EMA Endorses Development of Generic Topicals
European regulators are looking to industry for suggestions on the best ways to get generic versions of topical drugs approved without having to conduct time-consuming and expensive clinical trials to prove bioequivalence.
Regulators are developing an understanding of how to assess these products, the European Medicines Agency says in a concept paper meant to inform an eventual draft guideline on ways companies can prove that their products produce the same results as nontopical versions of the drug or its reference product.
That’s because the market for generic topical products is sparse, with just one exception — corticosteroid creams, Isadore Kanfer, a professor and advisor to industry consultants and contract research organizations, said.
It’s relatively easy to test the equivalence of branded and generic corticosteroids, Kanfer says, because these products blanch the skin and generics makers can compare the degree of whitening. But no reliable method exists for testing most topical drugs, which are applied at only one site on the skin and aren’t meant to cross into the bloodstream.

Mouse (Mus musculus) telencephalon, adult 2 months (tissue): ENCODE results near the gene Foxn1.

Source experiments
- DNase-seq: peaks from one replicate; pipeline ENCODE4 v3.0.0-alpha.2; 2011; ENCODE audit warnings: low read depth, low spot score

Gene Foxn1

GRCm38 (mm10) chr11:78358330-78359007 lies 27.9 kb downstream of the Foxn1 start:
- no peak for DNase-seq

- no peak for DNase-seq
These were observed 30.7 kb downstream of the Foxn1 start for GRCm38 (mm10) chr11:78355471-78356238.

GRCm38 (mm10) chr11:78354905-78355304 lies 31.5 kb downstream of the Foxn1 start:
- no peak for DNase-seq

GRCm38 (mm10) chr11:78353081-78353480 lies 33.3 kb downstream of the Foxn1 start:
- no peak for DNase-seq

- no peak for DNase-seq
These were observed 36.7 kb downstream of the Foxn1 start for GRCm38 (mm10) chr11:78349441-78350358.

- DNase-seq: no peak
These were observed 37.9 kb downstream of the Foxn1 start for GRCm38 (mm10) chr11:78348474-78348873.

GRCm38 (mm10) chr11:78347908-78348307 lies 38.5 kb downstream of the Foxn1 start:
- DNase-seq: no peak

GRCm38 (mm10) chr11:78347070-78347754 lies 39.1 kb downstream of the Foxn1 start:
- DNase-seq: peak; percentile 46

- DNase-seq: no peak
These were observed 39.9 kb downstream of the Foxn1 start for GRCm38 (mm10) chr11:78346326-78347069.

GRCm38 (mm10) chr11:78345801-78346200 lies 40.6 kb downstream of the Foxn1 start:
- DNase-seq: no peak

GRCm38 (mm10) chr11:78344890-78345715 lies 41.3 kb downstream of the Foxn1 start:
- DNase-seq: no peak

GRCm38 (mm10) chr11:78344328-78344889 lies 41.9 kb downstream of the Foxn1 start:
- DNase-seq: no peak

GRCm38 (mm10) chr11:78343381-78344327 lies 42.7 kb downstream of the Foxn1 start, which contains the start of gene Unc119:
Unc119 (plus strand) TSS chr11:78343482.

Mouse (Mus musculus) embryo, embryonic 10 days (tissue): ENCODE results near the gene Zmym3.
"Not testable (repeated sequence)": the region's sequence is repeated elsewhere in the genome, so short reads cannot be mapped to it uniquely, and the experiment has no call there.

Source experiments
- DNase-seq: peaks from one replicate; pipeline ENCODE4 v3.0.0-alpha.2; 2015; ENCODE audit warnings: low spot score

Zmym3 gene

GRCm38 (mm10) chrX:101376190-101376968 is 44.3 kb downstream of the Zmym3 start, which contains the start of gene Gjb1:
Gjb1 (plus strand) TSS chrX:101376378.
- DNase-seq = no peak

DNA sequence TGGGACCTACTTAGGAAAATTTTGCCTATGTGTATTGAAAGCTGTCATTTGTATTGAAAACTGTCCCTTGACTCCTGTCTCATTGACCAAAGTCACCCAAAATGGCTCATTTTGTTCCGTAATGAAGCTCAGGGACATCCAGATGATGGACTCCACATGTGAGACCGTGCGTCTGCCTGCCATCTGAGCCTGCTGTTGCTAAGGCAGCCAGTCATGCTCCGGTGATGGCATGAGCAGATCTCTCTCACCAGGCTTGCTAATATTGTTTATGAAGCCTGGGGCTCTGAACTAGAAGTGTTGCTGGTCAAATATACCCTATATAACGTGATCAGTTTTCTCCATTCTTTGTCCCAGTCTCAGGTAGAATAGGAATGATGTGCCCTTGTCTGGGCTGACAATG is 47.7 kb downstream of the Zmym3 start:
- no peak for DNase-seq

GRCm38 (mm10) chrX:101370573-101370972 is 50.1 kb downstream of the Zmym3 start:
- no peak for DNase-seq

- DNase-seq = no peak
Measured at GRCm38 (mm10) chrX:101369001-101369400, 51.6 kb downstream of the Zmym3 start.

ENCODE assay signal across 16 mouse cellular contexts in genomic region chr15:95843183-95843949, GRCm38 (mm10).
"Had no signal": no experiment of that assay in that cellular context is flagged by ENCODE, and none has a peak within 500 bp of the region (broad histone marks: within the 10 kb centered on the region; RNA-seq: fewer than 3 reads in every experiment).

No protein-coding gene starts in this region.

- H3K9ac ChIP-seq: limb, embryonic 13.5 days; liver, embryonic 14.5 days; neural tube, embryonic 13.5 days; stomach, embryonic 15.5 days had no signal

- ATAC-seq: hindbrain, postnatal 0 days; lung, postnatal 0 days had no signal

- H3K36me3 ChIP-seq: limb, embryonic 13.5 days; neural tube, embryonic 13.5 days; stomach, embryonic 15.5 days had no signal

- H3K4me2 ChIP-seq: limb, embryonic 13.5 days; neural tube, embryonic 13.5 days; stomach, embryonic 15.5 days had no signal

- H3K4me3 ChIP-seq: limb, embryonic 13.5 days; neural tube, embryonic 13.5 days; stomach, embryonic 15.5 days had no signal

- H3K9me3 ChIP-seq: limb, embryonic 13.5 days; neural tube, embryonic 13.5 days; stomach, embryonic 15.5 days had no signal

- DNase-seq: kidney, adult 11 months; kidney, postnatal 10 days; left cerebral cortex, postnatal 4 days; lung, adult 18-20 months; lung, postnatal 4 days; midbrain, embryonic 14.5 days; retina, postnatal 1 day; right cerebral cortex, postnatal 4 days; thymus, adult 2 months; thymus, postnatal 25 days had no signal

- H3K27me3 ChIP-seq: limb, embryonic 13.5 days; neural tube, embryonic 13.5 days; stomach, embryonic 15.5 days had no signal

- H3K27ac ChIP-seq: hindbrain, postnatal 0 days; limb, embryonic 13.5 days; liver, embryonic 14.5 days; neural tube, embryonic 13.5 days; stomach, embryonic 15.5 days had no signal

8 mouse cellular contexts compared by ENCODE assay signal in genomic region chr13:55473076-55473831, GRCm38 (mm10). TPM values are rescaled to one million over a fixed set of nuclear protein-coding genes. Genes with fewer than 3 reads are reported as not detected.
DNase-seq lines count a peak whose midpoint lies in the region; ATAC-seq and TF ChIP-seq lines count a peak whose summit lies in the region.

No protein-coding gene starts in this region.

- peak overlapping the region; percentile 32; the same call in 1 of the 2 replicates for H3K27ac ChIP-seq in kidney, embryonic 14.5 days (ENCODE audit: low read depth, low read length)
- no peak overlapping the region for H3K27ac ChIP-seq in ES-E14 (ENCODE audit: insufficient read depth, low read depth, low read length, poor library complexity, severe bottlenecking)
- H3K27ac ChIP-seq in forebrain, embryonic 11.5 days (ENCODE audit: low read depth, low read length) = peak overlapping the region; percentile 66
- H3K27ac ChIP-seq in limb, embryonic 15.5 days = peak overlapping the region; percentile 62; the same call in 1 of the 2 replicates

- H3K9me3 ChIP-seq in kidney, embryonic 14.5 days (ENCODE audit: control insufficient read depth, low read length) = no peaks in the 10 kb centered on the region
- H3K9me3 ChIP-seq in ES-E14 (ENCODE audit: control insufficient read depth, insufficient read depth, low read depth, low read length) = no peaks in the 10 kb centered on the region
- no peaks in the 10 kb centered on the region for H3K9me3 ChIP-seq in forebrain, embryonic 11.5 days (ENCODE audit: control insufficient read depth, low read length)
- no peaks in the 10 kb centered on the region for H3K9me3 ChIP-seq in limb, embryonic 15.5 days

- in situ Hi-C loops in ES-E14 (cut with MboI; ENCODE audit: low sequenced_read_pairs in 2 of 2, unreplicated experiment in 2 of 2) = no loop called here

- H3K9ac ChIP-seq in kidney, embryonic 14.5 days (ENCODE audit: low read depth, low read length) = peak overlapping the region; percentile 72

The EMA recognizes this, saying that just proving bioequivalence is generally not suitable to show therapeutic equivalence for topical products. While it’s theoretically possible to prove a correlation between a generic and its reference product without conducting clinical trials, many of these methods don’t have a strong track record of producing accurate results, the agency says.
This is crucial, the EMA argues, because small differences between drugs that share the same chemical structure may produce very different results when applied, and that can significantly affect the product’s safety and efficacy.
Firms that submit data proving their generic is equivalent to an innovator product should classify the product as “hybrid medicinal product,” the agency says.
The eventual guideline will include qualitative and quantitative equivalence of formulation, physical properties and microstructure, administration and in vitro drug-release properties for externally and internally applied topical drugs. Makers of products such as eye drops and skin creams could get a waiver on providing therapeutic equivalence data, but only if they perform other in vivo and in vitro equivalence testing or provide data comparing the product’s structure and physical properties with a reference product, the EMA says.
Comments on the concept paper are due July 22. Read it at www.fdanews.com/04-22-15-EMAconceptpaper.pdf. — Lena Freund